Yesterday, a while after my post on the new JetPrivilege program went live, I had a chat with Manish Dureja, who is the head of the company which owns and operates the JetPrivilege program. Both of us were working on a Sunday, but what to do, JetPrivilege had just brought out changes to the program which were far reaching, and these will go live within a month. If you haven’t read the post, have a look here.
Manish was there to clarify a few points and tell me more about the thought process behind the move. We all know now, that Jet Airways will move to the Etihad way of looking at fares, where fares will be divided into various categories depending on:
- How flexible you need it to be
- What baggage allowance you need
- How many miles you will earn
- What other benefits you value when you travel – priority check-in, upgrade eligibility and so on.
Etihad Airways had moved to Fare Choices as of 2015, and had steered all members of the Etihad Airways Partners to move as well within a year. This is well underway now. We should be hearing from Jet Airways within a few days about the move to Fare Choices as well.
These are the restrictions imposed on various classes typically (across Economy, Business & First). This is a very simplified version here:
- Deal Ticket: Lowest fares possible but no provisions for cancellations, upgrades or other features. Earns lowest miles in the class of service.
- Saver Tickets: Typically higher fares than Deals, but still discounted. Eligible for upgrades and cancellations, however, earns lesser than full miles.
- Classic Tickets: The regular fares, not discounted usually. Eligible for upgrades, cancellations and a good bounty of miles.
- Flex Tickets: More like last minute high fares (or full fares), offering the possibility of changes & cancellations without fee. Good amount of miles as well.
The Thought Process
We discussed the need to do this, and I was informed this is the way the airline world is moving forward. So, at some time they had to do this. I do concur with Manish, since American Airlines, Etihad and Delta, amongst others have moved to this paradigm a while ago. Indeed, then it struck me that if I paid less, I should have the flexibility to sit anywhere on the plane (as long as I am on the plane!) as compared to the guy who picked a much higher fare class than me and should get first dibs at sitting in the bulkhead seat.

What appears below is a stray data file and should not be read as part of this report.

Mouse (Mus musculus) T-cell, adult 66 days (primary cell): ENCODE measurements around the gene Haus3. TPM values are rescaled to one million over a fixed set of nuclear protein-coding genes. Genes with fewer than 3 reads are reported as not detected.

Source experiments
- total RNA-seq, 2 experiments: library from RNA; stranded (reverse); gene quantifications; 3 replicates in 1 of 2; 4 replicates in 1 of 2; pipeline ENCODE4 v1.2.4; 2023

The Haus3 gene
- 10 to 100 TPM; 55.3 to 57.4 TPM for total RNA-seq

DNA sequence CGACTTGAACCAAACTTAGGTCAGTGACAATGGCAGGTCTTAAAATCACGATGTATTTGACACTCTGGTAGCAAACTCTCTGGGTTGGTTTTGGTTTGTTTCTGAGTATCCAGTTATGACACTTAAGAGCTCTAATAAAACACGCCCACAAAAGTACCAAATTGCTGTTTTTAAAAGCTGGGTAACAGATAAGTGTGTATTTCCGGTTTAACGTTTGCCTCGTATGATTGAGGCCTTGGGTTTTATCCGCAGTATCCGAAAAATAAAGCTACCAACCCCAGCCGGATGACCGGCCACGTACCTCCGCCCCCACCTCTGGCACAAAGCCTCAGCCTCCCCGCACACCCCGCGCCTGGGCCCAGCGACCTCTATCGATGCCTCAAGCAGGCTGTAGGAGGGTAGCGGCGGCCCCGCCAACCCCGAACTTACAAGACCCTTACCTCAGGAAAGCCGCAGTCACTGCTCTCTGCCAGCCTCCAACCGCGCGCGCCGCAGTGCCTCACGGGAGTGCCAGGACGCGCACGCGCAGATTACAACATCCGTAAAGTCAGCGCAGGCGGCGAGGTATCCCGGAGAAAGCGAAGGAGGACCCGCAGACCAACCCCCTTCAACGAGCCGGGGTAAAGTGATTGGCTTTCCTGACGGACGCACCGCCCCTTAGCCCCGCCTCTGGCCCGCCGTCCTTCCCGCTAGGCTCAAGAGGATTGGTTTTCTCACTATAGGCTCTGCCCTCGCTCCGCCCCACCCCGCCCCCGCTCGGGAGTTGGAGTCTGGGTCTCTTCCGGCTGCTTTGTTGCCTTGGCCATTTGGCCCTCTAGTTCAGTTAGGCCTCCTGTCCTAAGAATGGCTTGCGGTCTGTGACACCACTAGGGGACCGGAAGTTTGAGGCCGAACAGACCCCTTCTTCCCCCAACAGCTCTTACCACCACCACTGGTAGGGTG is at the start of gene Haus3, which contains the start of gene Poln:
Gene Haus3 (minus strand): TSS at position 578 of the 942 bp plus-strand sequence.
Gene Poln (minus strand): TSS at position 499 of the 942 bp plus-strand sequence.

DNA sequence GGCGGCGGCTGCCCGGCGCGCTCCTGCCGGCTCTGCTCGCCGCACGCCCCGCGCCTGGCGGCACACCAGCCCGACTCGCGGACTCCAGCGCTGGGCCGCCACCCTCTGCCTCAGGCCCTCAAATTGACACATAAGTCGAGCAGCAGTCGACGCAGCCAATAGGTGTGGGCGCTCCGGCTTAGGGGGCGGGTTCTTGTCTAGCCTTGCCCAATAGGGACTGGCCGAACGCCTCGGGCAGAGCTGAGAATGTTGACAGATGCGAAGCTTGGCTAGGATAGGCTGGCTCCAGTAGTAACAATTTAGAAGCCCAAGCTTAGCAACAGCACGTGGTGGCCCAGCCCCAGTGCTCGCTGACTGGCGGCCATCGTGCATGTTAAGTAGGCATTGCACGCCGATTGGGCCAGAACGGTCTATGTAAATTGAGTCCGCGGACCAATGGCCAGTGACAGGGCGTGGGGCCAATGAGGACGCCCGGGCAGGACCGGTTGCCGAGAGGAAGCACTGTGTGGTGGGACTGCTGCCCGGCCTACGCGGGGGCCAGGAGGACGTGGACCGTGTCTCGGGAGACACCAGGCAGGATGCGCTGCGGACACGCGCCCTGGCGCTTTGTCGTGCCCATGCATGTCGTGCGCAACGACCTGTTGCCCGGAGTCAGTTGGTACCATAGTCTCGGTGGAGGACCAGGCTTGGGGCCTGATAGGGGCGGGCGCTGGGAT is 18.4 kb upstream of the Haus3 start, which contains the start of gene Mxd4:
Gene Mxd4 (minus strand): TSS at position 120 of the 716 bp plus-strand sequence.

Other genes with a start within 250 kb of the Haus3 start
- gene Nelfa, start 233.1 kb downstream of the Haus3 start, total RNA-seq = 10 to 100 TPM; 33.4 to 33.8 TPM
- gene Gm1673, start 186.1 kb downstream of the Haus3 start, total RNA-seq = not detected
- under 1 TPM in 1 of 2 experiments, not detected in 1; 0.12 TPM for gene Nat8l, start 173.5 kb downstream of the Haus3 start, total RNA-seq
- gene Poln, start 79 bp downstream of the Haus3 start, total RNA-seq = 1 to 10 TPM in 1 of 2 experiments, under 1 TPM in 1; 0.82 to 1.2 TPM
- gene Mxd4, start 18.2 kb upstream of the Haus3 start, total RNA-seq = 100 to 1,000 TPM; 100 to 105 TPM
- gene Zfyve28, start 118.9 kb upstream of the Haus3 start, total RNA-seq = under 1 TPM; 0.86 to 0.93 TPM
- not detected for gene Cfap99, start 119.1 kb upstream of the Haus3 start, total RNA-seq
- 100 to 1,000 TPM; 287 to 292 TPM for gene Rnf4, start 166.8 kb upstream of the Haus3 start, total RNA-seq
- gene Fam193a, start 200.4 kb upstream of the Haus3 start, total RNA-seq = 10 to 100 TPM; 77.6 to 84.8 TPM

Essentially, status trumping fare is over was what I made out of the conversation, and the need to do it was to align with the way business was being done worldwide. I have to agree, that sometimes airlines are paying more for my trip to the GVK Lounge than the fare they’ve charged me altogether, and then giving a lot of facilities took away the opportunity from the airline to sell more of those to me or other passengers. Having said that, I asked him why some of the things that could come for free could not be given out. For instance, Seat Select. He said, it was more about implementing the philosophy of Fare Choices where Deal tickets would not be getting seat assignments or upgrades for anyone, and not just for the high end elites. Similarly the baggage allowance cut was more a matter of sticking to a thought process than taking away from elites.
Manish did emphasize that there are a lot of initiatives in the works, and more good stuff should come out of the JetPrivilege stable soon along with Jet Airways. Of course, he was not in a position to share many details at the moment, so we left it at that. He promised the program should be stable here on, and any changes would come more tactically as they refine the framework.
On Carrier Surcharges, I asked him about what was the thinking. Manish agreed that introducing another cash component in the mix puts the customer in a bind about using miles or using cash, but he simply pointed towards it being a cost of doing business. I could not get much more out of him on this one.
Clarifications on B, D & X fares
Manish informed me that when we will hear more from Jet Airways, we’ll hear that the B fare class is going away for good and won’t be used going forward. I asked him and informed him too, that what about B fares already booked (I have 4 of those booked between me and Shipra for a date after 17 August). Manish informed me while no more of those fares will be bookable going forward, and hence they were not included in the announcement, the fares already booked would be classified as Deal Fares, and be treated as such. So, you will still get 25% miles and a tier point for your B fare tickets and not nothing.
On D fares (Business Class Upgrade/Redemptions), he said lounge access was included, and on X class (Economy Class Redemptions), your status would dictate if you got lounge access or not. He mentioned that since the announcement was about revenue fares, hence the redemption bookings were kept out of scope of it. Perhaps they could have included them anyways.
While these are all valid arguments, from my perspective, I also think that loyalty is a two-way street, and given the complications of running an airline, and the focus on P&L which is important especially when you run an Indian airline, I stand in the middle. I would have been happier if the airline would have taken away some benefits from elites, but not all, for lower fares. Those that cost them real money and not opportunity. Because in the current situation, I don’t see how I can give my loyalty when I frequently travel on them for work, but don’t expect to earn their loyalty benefits when I use them for a family vacation, and everything is unbundled.
I’m sure a lot of people are in this quandary, and I just thought I’d inform you all about the thoughts behind the (re)making of the program as well.
If there are other questions, I’d be happy to try and address them myself or take them to the program to come back with replies. Drop me a note in the comments section